It is not as drama that director Alan Crosland’s 1927 Al Jolson musical about a Jewish Cantor’s son who prefers showbiz to the approval of his father is remembered. Nor is it for the performances of Warner Oland as the Cantor dad and Eugenie Besserer as Mammy. For Warner Bros’ The Jazz Singer is celebrated as the first time words that were heard in a movie. At least it is the first feature-length movie with audible dialogue.
Playing Jakie Rabinowitz, Jolson speaks 281 (improvised) words (‘Wait a minute, wait a minute… You ain’t heard nothin’ yet… Do you want to hear Toot, Toot, Tootsie?’) to his Mammy Besserer (who ad libs back a few words to him).
The plan was that the film should have synchronised music only , not speech, but Jolson spoke ‘You ain’t heard nothin’ yet’ after the song ‘Dirty Hands, Dirty Face’. The director wisely left it in and Sam Warner insisted that it was included in the movie, earning him the nickname ‘Father of the Talkies’. Alas, he died on 5 October 1927, one day before the film debuted.
But we also get the chance to relish in sound and vision Jolson as a performer from the time when he was dubbed ‘the greatest entertainer in the world’. It says something that this 1927 movie is still thoroughly fascinating, entertaining and enjoyable for audiences in the mood to savour its ancient riches.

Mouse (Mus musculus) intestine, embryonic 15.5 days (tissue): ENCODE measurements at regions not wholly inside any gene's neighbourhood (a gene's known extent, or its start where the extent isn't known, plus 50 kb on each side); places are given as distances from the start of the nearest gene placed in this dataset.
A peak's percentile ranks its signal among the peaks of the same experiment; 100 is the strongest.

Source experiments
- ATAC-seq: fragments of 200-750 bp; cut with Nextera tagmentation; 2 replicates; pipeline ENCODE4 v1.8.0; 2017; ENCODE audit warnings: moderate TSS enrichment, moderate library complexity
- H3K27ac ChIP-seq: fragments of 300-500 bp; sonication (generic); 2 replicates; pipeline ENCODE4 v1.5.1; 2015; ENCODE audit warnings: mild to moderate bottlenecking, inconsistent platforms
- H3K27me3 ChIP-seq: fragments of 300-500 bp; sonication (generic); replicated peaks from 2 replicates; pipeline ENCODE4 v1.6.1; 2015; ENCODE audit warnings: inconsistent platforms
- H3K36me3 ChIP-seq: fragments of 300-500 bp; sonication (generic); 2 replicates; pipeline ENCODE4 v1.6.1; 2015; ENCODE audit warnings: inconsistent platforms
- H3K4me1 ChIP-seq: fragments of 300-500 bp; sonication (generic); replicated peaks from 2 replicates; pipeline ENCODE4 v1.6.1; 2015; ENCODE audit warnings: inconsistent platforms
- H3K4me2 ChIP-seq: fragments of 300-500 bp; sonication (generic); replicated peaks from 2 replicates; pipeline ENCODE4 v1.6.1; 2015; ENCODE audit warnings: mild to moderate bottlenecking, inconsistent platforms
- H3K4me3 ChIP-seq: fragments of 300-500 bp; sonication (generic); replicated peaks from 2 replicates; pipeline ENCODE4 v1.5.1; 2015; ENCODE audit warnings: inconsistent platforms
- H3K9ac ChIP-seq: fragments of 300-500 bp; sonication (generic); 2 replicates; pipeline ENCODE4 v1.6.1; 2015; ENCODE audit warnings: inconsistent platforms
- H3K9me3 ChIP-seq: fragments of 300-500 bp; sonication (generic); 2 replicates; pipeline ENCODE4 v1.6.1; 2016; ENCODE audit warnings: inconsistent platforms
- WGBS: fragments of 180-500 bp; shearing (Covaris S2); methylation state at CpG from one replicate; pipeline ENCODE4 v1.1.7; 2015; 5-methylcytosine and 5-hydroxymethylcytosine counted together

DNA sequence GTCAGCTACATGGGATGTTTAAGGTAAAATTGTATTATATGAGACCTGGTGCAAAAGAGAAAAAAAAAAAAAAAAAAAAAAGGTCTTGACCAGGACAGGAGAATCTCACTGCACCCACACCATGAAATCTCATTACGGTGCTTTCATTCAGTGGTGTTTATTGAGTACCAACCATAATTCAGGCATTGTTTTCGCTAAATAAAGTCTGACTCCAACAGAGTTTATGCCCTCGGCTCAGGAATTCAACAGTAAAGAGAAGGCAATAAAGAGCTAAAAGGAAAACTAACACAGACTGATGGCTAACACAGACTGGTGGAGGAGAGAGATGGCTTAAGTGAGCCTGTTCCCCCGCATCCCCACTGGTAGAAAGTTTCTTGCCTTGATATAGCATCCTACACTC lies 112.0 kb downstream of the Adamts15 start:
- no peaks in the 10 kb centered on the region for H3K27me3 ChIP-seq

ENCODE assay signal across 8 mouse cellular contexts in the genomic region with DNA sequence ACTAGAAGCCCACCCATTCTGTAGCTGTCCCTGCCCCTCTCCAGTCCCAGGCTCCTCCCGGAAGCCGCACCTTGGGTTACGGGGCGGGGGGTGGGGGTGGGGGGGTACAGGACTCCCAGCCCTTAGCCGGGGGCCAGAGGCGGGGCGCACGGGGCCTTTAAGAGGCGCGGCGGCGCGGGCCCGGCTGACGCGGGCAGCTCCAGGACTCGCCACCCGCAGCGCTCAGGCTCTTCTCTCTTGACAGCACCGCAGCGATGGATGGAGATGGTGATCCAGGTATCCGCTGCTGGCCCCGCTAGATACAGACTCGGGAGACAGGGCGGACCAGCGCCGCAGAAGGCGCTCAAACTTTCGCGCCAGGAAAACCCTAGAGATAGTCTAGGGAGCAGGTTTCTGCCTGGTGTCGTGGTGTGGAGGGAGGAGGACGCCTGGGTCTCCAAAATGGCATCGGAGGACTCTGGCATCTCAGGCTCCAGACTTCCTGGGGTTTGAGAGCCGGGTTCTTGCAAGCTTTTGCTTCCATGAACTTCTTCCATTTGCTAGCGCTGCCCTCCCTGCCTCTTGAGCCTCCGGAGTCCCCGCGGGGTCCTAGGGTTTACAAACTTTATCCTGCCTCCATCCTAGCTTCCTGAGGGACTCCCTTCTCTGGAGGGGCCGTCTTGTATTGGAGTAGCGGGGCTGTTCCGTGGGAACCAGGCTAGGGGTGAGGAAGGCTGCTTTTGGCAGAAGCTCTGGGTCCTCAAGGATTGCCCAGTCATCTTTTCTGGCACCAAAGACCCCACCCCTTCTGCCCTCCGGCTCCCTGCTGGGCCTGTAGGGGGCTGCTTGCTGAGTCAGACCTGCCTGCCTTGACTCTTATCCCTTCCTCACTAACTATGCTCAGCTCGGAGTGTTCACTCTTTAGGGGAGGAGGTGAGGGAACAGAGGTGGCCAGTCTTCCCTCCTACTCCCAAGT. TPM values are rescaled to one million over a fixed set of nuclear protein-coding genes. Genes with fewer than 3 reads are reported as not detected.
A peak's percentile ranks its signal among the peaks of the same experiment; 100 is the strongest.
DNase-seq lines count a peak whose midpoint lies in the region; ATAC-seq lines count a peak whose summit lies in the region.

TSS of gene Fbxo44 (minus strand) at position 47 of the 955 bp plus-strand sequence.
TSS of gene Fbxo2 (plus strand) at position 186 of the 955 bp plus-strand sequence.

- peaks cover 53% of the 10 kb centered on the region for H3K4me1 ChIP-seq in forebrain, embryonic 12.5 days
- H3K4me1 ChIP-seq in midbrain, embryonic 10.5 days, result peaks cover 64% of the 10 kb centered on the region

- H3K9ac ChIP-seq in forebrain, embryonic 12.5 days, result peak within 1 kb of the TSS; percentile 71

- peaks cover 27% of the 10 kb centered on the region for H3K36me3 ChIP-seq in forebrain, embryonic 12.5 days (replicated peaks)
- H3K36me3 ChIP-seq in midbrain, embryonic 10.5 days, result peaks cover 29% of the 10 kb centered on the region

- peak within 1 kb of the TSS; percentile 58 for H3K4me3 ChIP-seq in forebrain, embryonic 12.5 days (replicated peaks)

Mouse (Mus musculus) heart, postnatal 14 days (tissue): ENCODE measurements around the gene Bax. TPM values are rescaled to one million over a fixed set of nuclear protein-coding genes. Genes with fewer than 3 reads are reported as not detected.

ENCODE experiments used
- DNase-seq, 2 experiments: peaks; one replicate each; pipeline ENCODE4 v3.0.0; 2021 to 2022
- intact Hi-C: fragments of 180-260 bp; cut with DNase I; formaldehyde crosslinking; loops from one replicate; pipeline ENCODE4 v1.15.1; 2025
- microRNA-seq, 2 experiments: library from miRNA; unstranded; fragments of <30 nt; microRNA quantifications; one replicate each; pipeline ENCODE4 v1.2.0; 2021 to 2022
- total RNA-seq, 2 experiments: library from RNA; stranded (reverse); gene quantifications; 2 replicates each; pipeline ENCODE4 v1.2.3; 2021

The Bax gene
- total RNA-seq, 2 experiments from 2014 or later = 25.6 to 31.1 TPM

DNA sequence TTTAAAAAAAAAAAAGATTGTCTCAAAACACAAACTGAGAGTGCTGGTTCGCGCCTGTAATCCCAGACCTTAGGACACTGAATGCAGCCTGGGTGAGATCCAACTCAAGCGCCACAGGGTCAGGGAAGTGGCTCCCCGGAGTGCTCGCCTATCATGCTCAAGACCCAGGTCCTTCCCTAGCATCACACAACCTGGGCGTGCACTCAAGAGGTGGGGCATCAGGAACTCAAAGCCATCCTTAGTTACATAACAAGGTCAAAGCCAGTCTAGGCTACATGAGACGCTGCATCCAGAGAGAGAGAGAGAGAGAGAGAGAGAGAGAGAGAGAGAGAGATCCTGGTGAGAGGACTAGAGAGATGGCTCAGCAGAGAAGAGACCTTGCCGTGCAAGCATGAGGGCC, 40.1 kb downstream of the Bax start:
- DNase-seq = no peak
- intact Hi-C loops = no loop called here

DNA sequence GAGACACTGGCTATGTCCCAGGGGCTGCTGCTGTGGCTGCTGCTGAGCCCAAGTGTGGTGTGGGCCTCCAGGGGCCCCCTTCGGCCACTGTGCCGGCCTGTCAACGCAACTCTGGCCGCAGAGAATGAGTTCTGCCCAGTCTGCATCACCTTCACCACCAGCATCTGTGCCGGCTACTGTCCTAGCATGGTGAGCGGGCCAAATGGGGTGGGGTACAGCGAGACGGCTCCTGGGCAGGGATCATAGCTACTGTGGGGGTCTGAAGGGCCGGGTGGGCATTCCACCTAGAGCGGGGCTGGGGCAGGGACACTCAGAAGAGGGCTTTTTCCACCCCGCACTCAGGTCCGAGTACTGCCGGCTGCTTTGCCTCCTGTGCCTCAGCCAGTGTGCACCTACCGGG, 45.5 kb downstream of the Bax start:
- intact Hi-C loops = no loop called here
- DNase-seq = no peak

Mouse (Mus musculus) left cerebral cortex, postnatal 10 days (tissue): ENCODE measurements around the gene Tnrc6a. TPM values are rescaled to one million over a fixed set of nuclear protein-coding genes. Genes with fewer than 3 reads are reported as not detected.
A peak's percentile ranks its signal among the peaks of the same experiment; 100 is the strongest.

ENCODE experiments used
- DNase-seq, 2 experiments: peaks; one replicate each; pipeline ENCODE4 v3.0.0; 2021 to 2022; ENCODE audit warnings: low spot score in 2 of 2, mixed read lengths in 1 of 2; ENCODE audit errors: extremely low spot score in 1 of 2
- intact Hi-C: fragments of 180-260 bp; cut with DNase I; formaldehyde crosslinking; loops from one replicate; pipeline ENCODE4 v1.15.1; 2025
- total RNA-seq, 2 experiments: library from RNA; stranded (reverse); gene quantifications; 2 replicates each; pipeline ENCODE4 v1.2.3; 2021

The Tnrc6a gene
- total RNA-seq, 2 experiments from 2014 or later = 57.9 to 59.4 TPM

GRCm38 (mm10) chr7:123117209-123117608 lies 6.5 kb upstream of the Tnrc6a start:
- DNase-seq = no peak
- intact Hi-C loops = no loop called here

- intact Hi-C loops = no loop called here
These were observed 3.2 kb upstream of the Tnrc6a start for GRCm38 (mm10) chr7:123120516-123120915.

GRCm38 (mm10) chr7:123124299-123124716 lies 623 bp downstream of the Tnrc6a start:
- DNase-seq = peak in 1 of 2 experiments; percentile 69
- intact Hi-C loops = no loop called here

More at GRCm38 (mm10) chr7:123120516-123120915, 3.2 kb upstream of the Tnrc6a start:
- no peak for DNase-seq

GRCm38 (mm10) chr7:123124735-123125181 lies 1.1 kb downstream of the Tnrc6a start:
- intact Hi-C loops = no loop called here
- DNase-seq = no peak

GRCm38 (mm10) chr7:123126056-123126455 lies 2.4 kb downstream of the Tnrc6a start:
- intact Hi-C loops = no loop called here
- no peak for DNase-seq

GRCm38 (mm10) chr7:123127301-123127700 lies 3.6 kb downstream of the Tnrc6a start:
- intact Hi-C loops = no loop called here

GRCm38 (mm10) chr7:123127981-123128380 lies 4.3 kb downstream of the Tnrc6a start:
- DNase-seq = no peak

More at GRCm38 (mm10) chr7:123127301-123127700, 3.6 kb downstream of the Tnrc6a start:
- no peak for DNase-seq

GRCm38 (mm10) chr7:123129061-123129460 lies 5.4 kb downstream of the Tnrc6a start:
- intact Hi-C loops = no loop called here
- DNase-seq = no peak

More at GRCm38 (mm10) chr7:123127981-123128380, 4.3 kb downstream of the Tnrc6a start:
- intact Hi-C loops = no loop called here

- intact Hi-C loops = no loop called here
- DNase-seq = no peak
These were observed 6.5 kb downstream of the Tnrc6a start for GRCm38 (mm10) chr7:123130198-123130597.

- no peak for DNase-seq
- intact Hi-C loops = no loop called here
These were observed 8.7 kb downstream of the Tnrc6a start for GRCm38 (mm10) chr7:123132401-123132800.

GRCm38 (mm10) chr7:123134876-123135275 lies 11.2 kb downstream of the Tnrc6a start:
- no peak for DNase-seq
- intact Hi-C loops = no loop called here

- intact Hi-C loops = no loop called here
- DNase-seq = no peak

May McAvoy also stars as well-known stage performer Mary Dale, who helps Jakie gets his showbiz break.
The songs include ‘My Mammy’, ‘Toot, Toot, Tootsie Goodbye’, ‘Blue Skies’, ‘Mother I Still Have You’, and ‘Dirty Hands, Dirty Face’.
Jack Jarmuth wrote the scenario and Alfred A Cohn wrote the inter-titles, based on the play Day of Atonement by Samson Raphaelson.
It also co-stars William Demarest, Otto Lederer, Bobby Gordon, Richard Tucker, Nat Carr, Roscoe Karns, Cantor Joseff Rosenblatt, Anders Randolf and Will Walling. Myrna Loy has bit part as a chorus girl.
It won an Honorary Academy Award in 1929 ‘For producing The Jazz Singer, the pioneer outstanding talking picture, which has revolutionized the industry.’ Alfred A Cohn was Oscar nominated for Best Writing, Adaptation.
It was remade twice, as The Jazz Singer in 1952 with Danny Thomas, Mildred Dunnock, Eduard Franz and Peggy Lee, and again as The Jazz Singer in 1980 with Neil Diamond, Laurence Olivier and Lucie Arnaz.
© Derek Winnert 2017 Classic Movie Review 4897
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